It seems Leonardo Da Vinci just can’t keep a secret these days, as books, movies and television shows keep popping up with new insights gleaned from the smallest details of his celebrated works. Now, video game designers are taking their own look and have found an intriguing puzzle challenge that’s perfect for those who enjoy methodical, strategic problem solving.

In this version of the story, a woman has discovered an ancient manuscript in the belongings of her late uncle. Enlisting the help of a bespectacled professor, Helen sets off on a trek across Europe, discovering secret clues hidden in the notes, journals and paintings of Leonardo Da Vinci; clues that point to a now rather well-known secret. But, in order to reveal the clues and crack the mystery, Helen must solve a series of brain-bending puzzles.

The objective of Da Vinci’s Secret is to move colored balls around the playing field into groups of three or more. A matching group is removed from the screen, freeing up space to eventually create a clear path for special objects to be moved from one point to another. In some levels, the goal is to create a path for a key to travel to a lock, while in others three or more puzzle pieces must be assembled in a clear space on the board. Power-ups are both randomly dropped into the action but they are also given as a reward for good play. Creating a number of matching groups in a row adds a fireball to a “mysterious” Da Vinci device that, when opened, allows the player to increase the frequency of the appearance of the power-up of their choice. An automatic hint system is never hesitant to suggest a move, although experienced players may find that the game’s advice is not always best to follow.

The puzzles in Da Vinci’s Secret are slow and strategic. The balls are not marching towards a bottomless pit, nor is a timer ticking its way down to a nerve-shattering alarm. Rather, the player must use logic and careful planning to arrange the balls successfully. New balls are dropped in only if the player is unable to create a group of three matching balls, thereby rewarding the player for playing the game and only creating a new challenge when the player is otherwise helpless. Fans of rapid clicking and flashing lights will want to look elsewhere, but puzzlers who prefer precise problem solving will appreciate the games intricate challenges.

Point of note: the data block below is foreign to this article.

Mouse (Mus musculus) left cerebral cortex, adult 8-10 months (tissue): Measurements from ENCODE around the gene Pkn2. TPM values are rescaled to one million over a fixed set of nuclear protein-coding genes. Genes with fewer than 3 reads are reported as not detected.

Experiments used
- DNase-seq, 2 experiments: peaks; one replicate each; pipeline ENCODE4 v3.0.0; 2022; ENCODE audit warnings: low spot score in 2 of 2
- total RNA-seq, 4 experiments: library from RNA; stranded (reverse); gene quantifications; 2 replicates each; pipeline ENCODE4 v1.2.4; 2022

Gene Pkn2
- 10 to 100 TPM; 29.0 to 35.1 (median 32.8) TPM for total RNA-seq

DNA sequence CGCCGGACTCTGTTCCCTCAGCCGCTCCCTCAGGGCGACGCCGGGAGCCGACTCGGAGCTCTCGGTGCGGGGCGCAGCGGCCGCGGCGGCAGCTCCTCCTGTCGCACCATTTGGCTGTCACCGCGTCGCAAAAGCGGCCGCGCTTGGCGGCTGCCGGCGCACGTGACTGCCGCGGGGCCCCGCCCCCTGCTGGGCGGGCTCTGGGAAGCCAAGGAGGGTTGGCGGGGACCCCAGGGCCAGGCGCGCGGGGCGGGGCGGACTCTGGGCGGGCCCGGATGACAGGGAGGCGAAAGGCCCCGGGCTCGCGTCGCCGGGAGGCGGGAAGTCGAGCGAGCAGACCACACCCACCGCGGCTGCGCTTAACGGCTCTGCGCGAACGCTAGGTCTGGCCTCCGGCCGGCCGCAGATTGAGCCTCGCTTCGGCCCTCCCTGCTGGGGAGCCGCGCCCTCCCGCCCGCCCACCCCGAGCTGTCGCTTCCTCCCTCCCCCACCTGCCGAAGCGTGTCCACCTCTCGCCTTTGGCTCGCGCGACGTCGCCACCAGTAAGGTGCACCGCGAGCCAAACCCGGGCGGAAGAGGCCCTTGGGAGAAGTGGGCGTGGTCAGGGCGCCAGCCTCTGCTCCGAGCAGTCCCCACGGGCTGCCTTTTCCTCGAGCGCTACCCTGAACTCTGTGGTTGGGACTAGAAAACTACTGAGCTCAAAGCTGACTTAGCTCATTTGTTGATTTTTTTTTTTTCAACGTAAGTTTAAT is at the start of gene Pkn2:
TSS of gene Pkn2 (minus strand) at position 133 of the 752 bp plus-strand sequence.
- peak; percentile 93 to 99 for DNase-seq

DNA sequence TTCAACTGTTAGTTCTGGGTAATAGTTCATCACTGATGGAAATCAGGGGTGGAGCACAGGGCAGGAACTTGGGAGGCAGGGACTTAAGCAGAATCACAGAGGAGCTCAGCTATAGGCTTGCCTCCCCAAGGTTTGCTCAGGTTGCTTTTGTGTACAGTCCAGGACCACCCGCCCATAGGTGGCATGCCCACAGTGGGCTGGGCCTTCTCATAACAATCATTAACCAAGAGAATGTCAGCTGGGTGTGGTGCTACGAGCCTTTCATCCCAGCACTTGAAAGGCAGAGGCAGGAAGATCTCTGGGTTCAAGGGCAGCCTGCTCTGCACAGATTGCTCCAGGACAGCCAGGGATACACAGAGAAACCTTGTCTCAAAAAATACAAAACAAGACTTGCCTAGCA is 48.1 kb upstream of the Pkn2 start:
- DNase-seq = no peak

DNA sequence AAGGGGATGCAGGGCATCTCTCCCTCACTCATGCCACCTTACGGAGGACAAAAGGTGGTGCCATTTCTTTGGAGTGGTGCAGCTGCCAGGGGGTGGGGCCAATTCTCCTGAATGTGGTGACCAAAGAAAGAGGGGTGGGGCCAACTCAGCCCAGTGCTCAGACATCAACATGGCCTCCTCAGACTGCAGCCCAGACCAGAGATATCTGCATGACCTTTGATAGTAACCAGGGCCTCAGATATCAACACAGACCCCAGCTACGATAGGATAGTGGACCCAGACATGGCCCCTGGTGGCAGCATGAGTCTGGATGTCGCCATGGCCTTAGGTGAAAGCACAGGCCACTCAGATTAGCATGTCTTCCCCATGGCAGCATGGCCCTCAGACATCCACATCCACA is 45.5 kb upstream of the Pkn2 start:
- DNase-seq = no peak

Da Vinci’s Secret is jammed packed with levels — 150 of them — but they don’t really change that much as the player progresses throughout the game. Although the level objective may change, the later levels are not really that much more difficult than the earlier ones. Since the game does contain an element of chance, and new elements are added to the challenge often, play does remain fresh from level to level – but the storyline does little to persuade the player to advance. At this point, just about everyone has heard Da Vinci’s secrets, so the story doesn’t really reveal anything new (we won’t spoil it if you haven’t read or seen the Da Vinci Code).

The characters are original and the clues are inventive, but the basic framework should be familiar to just about anyone. Eventually, the adventures of Helen and Professor Gallagher become nothing more than a rather minor distraction on the way to the next puzzle.

But, what it lacks in originality, Da Vinci’s Secret makes up by being a fine example of an intriguing style of game-play. The freshness of the challenge is compelling enough to cause the player to skip past the lengthy dialogue and glowing reveals in Da Vinci’s art. The graphics create the feeling of a brainy vacation through the stone alleyways of Europe, through dark corners full of ancient riddles and ghosts playing chess — a fitting setting for the strategic challenges that each level presents.

Intriguing, compelling, and a wonderful change from the typical puzzle, Da Vinci’s Secret is an excellent, if not imaginative, discovery for the player who prefers to be rewarded for smart play rather than fast clicking.